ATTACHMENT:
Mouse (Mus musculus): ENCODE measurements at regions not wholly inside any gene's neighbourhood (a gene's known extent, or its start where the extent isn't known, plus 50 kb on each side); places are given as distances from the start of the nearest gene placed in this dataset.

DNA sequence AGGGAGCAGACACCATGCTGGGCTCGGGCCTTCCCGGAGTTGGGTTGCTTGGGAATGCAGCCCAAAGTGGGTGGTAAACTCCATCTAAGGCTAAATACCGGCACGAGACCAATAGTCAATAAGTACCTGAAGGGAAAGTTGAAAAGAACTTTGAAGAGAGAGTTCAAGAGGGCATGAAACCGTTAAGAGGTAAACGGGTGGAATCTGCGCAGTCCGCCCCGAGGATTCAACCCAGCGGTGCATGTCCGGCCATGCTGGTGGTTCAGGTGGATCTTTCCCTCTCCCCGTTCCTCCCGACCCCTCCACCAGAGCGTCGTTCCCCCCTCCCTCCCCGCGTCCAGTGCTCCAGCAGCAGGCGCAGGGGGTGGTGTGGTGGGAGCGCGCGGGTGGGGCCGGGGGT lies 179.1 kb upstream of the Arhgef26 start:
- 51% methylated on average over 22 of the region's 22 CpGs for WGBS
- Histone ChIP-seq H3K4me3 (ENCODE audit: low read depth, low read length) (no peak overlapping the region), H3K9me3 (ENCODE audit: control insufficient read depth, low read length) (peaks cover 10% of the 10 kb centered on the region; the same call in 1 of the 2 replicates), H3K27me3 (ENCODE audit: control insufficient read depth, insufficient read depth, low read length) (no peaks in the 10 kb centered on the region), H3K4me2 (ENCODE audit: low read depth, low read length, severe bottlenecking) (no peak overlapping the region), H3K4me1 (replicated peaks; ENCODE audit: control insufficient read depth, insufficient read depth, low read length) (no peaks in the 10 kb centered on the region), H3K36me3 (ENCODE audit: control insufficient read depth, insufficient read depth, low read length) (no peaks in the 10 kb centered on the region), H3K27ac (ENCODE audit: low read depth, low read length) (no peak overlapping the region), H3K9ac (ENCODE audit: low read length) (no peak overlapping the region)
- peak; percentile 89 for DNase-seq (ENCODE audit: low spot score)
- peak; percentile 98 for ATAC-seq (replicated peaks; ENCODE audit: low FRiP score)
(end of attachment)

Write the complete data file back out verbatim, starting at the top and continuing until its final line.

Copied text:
Mouse (Mus musculus): ENCODE measurements at regions not wholly inside any gene's neighbourhood (a gene's known extent, or its start where the extent isn't known, plus 50 kb on each side); places are given as distances from the start of the nearest gene placed in this dataset.

DNA sequence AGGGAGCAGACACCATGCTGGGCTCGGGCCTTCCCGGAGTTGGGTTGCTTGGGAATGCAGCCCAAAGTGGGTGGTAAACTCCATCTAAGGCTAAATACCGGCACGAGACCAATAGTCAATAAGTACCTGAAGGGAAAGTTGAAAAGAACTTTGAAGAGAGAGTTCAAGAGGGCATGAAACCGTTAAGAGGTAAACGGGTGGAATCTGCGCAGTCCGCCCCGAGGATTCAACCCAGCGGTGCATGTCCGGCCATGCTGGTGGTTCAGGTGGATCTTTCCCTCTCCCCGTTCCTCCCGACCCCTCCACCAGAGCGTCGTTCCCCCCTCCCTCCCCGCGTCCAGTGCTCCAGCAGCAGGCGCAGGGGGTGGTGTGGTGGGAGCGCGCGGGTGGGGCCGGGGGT lies 179.1 kb upstream of the Arhgef26 start:
- 51% methylated on average over 22 of the region's 22 CpGs for WGBS
- Histone ChIP-seq H3K4me3 (ENCODE audit: low read depth, low read length) (no peak overlapping the region), H3K9me3 (ENCODE audit: control insufficient read depth, low read length) (peaks cover 10% of the 10 kb centered on the region; the same call in 1 of the 2 replicates), H3K27me3 (ENCODE audit: control insufficient read depth, insufficient read depth, low read length) (no peaks in the 10 kb centered on the region), H3K4me2 (ENCODE audit: low read depth, low read length, severe bottlenecking) (no peak overlapping the region), H3K4me1 (replicated peaks; ENCODE audit: control insufficient read depth, insufficient read depth, low read length) (no peaks in the 10 kb centered on the region), H3K36me3 (ENCODE audit: control insufficient read depth, insufficient read depth, low read length) (no peaks in the 10 kb centered on the region), H3K27ac (ENCODE audit: low read depth, low read length) (no peak overlapping the region), H3K9ac (ENCODE audit: low read length) (no peak overlapping the region)
- peak; percentile 89 for DNase-seq (ENCODE audit: low spot score)
- peak; percentile 98 for ATAC-seq (replicated peaks; ENCODE audit: low FRiP score)